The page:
Some people eat, sleep and chew gum, I do genealogy and write...

Friday, November 18, 2016

Jumpstart Your Family History in Ten Steps: Step Seven -- Constantly evaluate the entries in your family tree

At this stage of the process of beginning a family tree, you should already have at least some basic information in a family tree program. Ideally, you should also have supporting documentation for each of the conclusions you have made about your family relationship. Many beginners mistakenly feel that information they know from memory or obtained orally from immediate family members is inherently reliable. This is certainly not always the case and it is a good idea to try to document all of the information you have obtained even about your own parents and immediate family members. The concept here is that you are building bridge to the past. If you need to think about this bridge, you should think about it being built with Legos or the equivalent, i.e. piece by piece.

The bridge annalogy is not entirely appropriate because each succeeding generation in a family tree depends on the accuracy of preceeding generation. If I get one generation wrong, the rest of the pedigree is totally wrong. But if I left out one brick in this bridge, the bridge would not necessarily fall down.

What do I mean by evaluate? I mean that you need to carefully check and find records to support every conclusion. This is particularly true for conclusions involving the location of events and the birthplaces of children. I commonly find children included in families merely because the name happens to fit in the sequence of the children when the birthplace is not consistent with where the parents lived.

For some, the idea of evaluating every entry seems like a repetitious process that only slows down the research. But what good is it to advance rapidly if you are going down the wrong road, i.e. pursuing the wrong family line? Some genealogists, as I have written before, like to try to impress people with the number of names they have in their file or family tree. This is the equivalent to the people who used to teach classes in the old days and who carried in huge stacks of family group records and pedigrees to illustrate how much work they had done. We have spent too much time looking at numbers when we should be looking at the quality of the entries. If I wanted to copy other family trees without verification, I could double or triple the number of people I presently have in my master list in about an hour or two of copying. So what? How many of those names would be people I am not even arguably related to?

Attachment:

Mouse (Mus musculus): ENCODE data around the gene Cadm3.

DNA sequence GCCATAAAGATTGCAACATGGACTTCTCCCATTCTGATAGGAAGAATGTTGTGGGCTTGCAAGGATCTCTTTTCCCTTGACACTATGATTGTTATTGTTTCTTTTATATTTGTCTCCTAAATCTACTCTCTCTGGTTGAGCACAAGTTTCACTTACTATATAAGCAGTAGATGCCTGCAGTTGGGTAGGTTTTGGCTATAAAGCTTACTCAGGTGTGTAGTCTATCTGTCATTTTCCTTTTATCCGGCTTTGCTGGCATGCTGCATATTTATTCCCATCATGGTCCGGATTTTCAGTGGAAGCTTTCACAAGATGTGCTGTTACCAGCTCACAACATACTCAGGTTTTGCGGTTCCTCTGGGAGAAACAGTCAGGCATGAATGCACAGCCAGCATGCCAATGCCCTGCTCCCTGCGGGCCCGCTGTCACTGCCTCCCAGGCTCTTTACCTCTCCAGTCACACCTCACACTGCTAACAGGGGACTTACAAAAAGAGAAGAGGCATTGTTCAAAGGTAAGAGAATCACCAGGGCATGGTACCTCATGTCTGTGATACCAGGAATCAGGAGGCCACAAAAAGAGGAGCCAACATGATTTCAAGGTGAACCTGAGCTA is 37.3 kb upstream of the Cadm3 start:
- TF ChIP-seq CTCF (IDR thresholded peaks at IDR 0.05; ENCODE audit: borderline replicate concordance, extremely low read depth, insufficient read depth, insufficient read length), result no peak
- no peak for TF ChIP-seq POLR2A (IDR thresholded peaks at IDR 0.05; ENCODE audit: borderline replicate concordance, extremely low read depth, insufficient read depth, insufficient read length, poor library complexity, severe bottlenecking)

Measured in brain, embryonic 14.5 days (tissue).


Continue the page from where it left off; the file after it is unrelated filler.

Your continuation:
Quoting from Proverbs 17:1: "Better is a dry morsel, and quietness therewith, than an house full of sacrifices with strife." We need to be at peace with our selection of our ancestors and the only way to do this is through constant evaluation based on as many valid sources as we can discover.

I just published a long post that gives two illustrations of what I mean by evaluation. See the following: I was writing about the need to verify locations, but the examples apply to this step in getting a jumpstart on your genealogy. Anything worth doing is worth doing right.

Here are the posts in this series.

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